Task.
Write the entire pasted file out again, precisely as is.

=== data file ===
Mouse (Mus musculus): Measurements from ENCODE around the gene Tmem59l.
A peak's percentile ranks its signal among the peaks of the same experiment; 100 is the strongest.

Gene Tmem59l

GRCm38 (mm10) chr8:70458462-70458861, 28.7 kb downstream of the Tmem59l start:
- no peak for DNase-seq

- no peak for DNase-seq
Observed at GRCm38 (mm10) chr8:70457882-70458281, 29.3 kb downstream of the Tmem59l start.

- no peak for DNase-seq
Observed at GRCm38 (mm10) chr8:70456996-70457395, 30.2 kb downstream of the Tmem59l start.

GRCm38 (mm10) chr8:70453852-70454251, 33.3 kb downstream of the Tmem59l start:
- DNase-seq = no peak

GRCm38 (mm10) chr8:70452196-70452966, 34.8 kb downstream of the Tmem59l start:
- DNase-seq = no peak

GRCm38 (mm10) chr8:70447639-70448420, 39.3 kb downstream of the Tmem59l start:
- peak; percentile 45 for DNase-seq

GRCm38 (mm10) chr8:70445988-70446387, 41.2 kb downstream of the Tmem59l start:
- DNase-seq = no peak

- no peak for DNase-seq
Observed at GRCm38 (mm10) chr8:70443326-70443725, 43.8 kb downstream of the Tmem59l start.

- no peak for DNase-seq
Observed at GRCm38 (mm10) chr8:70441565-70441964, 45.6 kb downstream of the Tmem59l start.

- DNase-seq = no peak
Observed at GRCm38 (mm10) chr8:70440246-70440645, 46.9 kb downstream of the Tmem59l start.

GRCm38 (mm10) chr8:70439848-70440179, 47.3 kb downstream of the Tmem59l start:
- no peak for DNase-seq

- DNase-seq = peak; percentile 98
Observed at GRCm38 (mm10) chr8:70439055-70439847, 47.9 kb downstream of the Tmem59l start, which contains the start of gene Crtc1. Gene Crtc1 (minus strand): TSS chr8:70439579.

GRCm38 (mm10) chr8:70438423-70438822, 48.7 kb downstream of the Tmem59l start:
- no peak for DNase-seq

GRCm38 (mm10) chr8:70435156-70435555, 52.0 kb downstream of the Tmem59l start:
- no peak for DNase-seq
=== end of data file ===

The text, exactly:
Mouse (Mus musculus): Measurements from ENCODE around the gene Tmem59l.
A peak's percentile ranks its signal among the peaks of the same experiment; 100 is the strongest.

Gene Tmem59l

GRCm38 (mm10) chr8:70458462-70458861, 28.7 kb downstream of the Tmem59l start:
- no peak for DNase-seq

- no peak for DNase-seq
Observed at GRCm38 (mm10) chr8:70457882-70458281, 29.3 kb downstream of the Tmem59l start.

- no peak for DNase-seq
Observed at GRCm38 (mm10) chr8:70456996-70457395, 30.2 kb downstream of the Tmem59l start.

GRCm38 (mm10) chr8:70453852-70454251, 33.3 kb downstream of the Tmem59l start:
- DNase-seq = no peak

GRCm38 (mm10) chr8:70452196-70452966, 34.8 kb downstream of the Tmem59l start:
- DNase-seq = no peak

GRCm38 (mm10) chr8:70447639-70448420, 39.3 kb downstream of the Tmem59l start:
- peak; percentile 45 for DNase-seq

GRCm38 (mm10) chr8:70445988-70446387, 41.2 kb downstream of the Tmem59l start:
- DNase-seq = no peak

- no peak for DNase-seq
Observed at GRCm38 (mm10) chr8:70443326-70443725, 43.8 kb downstream of the Tmem59l start.

- no peak for DNase-seq
Observed at GRCm38 (mm10) chr8:70441565-70441964, 45.6 kb downstream of the Tmem59l start.

- DNase-seq = no peak
Observed at GRCm38 (mm10) chr8:70440246-70440645, 46.9 kb downstream of the Tmem59l start.

GRCm38 (mm10) chr8:70439848-70440179, 47.3 kb downstream of the Tmem59l start:
- no peak for DNase-seq

- DNase-seq = peak; percentile 98
Observed at GRCm38 (mm10) chr8:70439055-70439847, 47.9 kb downstream of the Tmem59l start, which contains the start of gene Crtc1. Gene Crtc1 (minus strand): TSS chr8:70439579.

GRCm38 (mm10) chr8:70438423-70438822, 48.7 kb downstream of the Tmem59l start:
- no peak for DNase-seq

GRCm38 (mm10) chr8:70435156-70435555, 52.0 kb downstream of the Tmem59l start:
- no peak for DNase-seq